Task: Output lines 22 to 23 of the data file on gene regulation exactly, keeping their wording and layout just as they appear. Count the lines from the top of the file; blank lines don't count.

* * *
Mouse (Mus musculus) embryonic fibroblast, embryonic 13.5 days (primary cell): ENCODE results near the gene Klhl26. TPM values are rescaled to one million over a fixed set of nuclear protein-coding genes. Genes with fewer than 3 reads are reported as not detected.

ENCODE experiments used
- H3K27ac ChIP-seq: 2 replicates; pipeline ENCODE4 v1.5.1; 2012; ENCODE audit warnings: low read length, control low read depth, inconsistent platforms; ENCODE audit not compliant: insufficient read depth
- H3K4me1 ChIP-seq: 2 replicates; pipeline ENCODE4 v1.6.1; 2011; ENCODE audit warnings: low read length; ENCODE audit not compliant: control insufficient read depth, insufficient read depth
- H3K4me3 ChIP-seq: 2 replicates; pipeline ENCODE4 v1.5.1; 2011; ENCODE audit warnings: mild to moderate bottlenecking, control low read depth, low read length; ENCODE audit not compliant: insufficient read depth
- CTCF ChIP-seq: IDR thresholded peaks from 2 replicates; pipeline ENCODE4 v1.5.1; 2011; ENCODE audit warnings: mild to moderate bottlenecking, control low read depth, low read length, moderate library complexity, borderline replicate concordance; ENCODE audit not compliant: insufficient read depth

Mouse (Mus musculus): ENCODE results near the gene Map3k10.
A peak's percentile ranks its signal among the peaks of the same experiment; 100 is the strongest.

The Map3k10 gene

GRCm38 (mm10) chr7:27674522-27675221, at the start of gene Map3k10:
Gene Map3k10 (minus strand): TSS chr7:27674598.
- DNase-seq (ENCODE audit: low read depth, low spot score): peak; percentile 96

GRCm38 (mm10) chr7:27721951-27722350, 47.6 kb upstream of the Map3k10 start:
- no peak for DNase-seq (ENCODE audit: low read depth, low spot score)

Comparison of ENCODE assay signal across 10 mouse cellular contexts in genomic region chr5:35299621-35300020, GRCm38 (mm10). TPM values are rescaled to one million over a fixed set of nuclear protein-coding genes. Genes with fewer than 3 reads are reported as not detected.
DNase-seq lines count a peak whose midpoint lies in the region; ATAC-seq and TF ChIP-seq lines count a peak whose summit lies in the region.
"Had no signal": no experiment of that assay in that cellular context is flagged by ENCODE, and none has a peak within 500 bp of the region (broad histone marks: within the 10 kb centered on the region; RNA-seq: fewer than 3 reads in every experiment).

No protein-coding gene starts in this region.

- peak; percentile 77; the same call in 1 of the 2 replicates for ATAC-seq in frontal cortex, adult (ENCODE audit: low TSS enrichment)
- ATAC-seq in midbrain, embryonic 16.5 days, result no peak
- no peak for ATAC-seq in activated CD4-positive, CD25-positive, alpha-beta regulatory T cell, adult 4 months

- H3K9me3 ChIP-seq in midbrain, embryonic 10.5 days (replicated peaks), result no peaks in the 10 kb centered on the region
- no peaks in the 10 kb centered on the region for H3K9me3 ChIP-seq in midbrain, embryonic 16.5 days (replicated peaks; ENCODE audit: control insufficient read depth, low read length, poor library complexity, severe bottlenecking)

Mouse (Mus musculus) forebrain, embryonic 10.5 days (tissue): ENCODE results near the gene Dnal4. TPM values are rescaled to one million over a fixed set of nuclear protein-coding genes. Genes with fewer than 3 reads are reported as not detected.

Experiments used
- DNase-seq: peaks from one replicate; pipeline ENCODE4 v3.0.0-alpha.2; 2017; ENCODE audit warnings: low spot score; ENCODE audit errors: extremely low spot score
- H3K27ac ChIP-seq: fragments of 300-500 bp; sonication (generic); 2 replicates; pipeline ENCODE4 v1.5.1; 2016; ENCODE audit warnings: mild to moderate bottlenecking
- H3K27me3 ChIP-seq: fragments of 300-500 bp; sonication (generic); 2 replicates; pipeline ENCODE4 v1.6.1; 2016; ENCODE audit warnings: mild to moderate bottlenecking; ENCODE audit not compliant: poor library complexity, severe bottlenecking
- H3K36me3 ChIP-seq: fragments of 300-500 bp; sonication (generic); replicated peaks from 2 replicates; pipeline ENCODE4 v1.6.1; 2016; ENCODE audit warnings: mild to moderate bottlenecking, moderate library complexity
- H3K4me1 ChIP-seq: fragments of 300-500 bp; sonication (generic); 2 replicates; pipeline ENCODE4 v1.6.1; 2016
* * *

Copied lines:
- H3K9me3 ChIP-seq in midbrain, embryonic 10.5 days (replicated peaks), result no peaks in the 10 kb centered on the region
- no peaks in the 10 kb centered on the region for H3K9me3 ChIP-seq in midbrain, embryonic 16.5 days (replicated peaks; ENCODE audit: control insufficient read depth, low read length, poor library complexity, severe bottlenecking)